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NCJRS Abstract

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NCJ Number: 69734 Find in a Library
Title: Sharp Force Injury (From Medicolegal Investigation of Death, P 159-201, 1980, by Werner U Spitz and Russell S Fisher - See NCJ-69730)
Author(s): W U Spitz
Date Published: 1980
Page Count: 43
Sponsoring Agency: Charles C. Thomas
Springfield, IL 62704
Sale Source: Charles C. Thomas
2600 South First Street
Springfield, IL 62704
United States of America
Language: English
Country: United States of America
Annotation: The identification of sharp force injury upon autopsy examination, as presented in a forensic pathology text, is discussed; cuts or incised wounds and stab wounds are emphasized.
Abstract: Cuttings and stabbings are second only to gunfire as a cause of homicidal death in the United States. Information of great importance in the reconstruction of a given case may be derived from precise examination of a cut or stab wound. A cut or incised wound results whenever a sharp-edged object is drawn over the skin with sufficient pressure to produce an injury that is longer than it is deep. A knife, razor blade, or piece of glass or china could cause a typical cut. The wound edges may be straight or jagged, depending on the shape of the cutting instrument, but they are never abraded or undermined. A sharp object thus cuts and divides the skin as it penetrates. A stab wound results from penetration of a pointed instrument into the depths of the body, causing a wound that is deeper than its length on the skin. The thrust of a knife, for example, produces such an injury. As with a cut, the edges of a stab wound are sharp, straight, and not undermined. Examination of a cut or stab wound frequently permits conclusions regarding the manner in which the injury was inflicted. A stab wound generally suggests homicidal assault by virtue of its appearance and depth. Blood loss is usually minimal, since bleeding is primarily internal from this type of injury. Cuts or slashes on the upper extermities, especially the forearms and hands, are referred to as defense wounds; they are sustained when the victim of assault raises his arms to protect face and chest. Fingernail marks and abrasions are frequently associated with stabbing cases, and recognition of them is indispensable for reconstrtuction of the circumstances surrounding death. Self-inflicted stab wounds are uncommon. Suicidal cuts characteristically appear as multiple parallel cuts of variable depth whose edges commonly reveal several sharp angles, and the pattern or distribution of wounds may suggest a specific type of instrument. Main factors associated with cutting and stabbing injuries that frequently lead to the death of the victim are exsanguination, air embolism, asphyxiation, pneomothorax, and infection. Extensive photographs and four references are included in the chapter. For related documents, see NCJ 69731-33 and 69735-47.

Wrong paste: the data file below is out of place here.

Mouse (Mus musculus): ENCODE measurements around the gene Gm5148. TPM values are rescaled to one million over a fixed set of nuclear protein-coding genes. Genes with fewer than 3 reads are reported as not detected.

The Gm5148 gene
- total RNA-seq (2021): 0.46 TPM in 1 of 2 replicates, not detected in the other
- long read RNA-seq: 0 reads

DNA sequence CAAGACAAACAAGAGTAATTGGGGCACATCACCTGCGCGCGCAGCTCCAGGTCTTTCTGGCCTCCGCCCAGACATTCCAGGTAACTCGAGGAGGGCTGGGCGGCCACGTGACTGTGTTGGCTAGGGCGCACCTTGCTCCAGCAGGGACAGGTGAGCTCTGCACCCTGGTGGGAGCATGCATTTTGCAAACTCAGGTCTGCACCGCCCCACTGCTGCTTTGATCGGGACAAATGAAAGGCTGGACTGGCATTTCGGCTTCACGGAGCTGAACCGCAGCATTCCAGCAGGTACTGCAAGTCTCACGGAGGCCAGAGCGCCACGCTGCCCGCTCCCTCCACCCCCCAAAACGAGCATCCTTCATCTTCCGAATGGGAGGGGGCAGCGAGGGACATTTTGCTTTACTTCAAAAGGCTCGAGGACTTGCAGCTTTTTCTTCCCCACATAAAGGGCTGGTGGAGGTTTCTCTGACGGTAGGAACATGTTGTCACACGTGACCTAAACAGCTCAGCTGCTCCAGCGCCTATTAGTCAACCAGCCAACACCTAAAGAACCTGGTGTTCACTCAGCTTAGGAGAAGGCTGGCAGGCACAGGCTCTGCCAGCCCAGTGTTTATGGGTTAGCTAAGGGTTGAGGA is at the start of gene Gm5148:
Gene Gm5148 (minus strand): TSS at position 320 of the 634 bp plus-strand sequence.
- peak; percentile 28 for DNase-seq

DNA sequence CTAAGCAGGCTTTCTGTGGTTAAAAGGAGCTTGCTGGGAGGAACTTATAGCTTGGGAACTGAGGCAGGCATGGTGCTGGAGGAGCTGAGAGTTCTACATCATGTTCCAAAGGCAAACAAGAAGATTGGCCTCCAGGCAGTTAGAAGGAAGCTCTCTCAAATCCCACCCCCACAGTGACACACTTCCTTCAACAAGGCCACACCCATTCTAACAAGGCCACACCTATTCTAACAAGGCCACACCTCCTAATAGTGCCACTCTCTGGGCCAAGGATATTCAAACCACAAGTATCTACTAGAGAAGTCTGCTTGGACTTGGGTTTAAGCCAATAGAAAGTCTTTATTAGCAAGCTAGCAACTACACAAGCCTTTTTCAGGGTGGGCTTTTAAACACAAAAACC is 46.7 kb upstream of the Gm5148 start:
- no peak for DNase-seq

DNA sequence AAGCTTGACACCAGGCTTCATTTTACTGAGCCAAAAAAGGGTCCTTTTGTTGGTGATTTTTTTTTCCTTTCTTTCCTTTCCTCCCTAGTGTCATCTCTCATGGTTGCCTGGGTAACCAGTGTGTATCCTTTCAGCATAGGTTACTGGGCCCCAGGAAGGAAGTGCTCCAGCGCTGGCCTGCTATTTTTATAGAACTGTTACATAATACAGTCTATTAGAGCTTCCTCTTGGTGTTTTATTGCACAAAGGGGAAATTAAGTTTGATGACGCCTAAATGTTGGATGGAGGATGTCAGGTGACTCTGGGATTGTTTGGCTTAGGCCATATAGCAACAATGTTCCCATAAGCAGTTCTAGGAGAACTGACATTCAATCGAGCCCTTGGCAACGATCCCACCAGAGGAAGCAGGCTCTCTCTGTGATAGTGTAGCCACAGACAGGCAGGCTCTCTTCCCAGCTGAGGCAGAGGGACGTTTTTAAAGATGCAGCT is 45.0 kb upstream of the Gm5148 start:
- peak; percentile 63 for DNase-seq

Index Term(s): Autopsy; Criminal investigation; Fatalities; Forensic medicine; Homicide; Medicolegal considerations
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